New economic approach being piloted in Northland
Fish farming, farm improvements and better use of Maori freehold land are identified as avenues to a better economy and more jobs in Northland.
Northland has been selected by the government as a pilot for a staged programme across the regions led by the Ministry for Primary Industries, MP Mike Sabin says.
"It signals a new approach to unlocking the potential we have in our regions."
The initiative aims to identify opportunities, prioritise and agree on actions and facilitate funding.
"We've chosen to start with Northland because we believe it has major potential. It has a good climate that lends itself well to developing the land," he says
The ministry is working with the Northland Economic Action Group and Northland Inc.
"The development of a new finfish industry is a serious possibility. Northland Inc has aspirations of a $300 million per annum industry employing 700 people by 2030.
Optimising 116,000 hectares of Maori freehold land in Northland over the next 10 years has the potential to create 331 jobs.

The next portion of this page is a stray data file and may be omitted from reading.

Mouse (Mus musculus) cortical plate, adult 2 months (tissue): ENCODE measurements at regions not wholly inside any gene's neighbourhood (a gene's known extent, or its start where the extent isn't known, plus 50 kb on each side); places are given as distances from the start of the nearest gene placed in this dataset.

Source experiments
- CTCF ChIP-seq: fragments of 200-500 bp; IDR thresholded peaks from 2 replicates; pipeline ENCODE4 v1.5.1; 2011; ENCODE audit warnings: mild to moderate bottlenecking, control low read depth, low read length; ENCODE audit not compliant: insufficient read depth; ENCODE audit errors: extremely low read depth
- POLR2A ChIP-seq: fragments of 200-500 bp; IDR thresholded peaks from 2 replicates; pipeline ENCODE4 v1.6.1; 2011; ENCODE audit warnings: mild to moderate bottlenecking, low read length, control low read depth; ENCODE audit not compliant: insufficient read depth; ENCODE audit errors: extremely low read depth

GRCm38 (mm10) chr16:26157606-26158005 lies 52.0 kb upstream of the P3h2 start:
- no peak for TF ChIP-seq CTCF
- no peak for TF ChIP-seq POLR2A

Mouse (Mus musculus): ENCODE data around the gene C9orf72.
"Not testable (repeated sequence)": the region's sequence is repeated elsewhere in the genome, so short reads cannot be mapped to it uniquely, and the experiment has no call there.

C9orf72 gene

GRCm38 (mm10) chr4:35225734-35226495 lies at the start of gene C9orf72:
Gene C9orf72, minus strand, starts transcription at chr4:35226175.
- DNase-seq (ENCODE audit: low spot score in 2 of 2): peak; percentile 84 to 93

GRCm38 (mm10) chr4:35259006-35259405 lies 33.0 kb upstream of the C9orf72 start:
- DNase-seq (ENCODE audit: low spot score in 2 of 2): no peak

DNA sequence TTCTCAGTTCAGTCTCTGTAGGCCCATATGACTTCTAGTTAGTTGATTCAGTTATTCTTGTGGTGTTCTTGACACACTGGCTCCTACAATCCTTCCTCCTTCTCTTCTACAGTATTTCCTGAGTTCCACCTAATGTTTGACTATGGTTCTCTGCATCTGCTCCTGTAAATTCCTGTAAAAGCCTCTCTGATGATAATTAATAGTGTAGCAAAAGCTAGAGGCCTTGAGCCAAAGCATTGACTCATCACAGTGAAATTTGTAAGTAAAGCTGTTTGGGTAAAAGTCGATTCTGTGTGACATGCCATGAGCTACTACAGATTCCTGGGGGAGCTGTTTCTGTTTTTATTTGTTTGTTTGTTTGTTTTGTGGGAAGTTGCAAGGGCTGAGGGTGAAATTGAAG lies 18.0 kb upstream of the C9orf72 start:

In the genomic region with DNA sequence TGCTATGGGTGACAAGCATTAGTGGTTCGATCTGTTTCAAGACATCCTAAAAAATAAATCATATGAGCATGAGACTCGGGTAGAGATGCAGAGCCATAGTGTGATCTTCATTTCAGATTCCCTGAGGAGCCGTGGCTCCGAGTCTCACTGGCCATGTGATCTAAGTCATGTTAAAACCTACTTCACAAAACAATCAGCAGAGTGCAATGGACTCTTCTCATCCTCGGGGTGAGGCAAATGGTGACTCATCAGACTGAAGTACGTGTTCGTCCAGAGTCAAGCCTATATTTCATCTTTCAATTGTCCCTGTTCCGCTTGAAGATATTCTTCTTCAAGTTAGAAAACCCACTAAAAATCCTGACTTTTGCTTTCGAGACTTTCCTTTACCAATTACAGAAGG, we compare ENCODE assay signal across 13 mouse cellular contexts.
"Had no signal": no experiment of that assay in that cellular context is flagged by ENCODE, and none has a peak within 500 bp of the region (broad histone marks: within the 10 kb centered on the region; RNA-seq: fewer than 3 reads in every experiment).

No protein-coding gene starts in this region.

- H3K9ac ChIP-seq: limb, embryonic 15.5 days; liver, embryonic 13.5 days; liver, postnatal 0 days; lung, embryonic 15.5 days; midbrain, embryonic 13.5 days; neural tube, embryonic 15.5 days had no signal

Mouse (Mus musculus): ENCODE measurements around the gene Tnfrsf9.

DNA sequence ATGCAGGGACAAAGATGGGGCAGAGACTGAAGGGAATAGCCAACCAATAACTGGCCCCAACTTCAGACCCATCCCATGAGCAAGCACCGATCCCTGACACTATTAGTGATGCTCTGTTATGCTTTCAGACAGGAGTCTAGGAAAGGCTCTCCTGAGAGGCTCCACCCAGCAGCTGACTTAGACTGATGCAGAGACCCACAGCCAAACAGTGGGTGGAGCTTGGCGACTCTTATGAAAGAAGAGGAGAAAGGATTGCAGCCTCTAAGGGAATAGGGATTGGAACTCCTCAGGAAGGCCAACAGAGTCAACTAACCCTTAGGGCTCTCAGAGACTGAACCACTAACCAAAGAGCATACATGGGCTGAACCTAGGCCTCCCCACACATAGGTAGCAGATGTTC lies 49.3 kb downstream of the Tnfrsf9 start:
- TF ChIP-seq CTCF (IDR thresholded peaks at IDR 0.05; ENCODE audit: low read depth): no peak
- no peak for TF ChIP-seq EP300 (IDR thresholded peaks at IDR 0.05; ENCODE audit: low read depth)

He says on-farm productivity improvements could be worth around $50 million per year.
The ministry is working with two Maori-owned farms in this region.
One group is looking to convert 270 hectares of Maori land from grazing to a higher productivity dairy farm.
The second project involves 2480 hectares of dairy and beef farmland which has been transferred from Crown to iwi ownership.
Key partners in these projects include Landcorp, DairyNZ and Te Tumu Paeroa.
Omapere Rangihamama Trust is made up of two farms - Omapere which is a beef farm, and Rangihamama which is currently being converted into higher value dairy farm.
There is also a body of work under way at the moment looking at the Maori Land Act to resolve the issues of Maori Land held in multiple titles Mr Sabin says.
- © Fairfax NZ News
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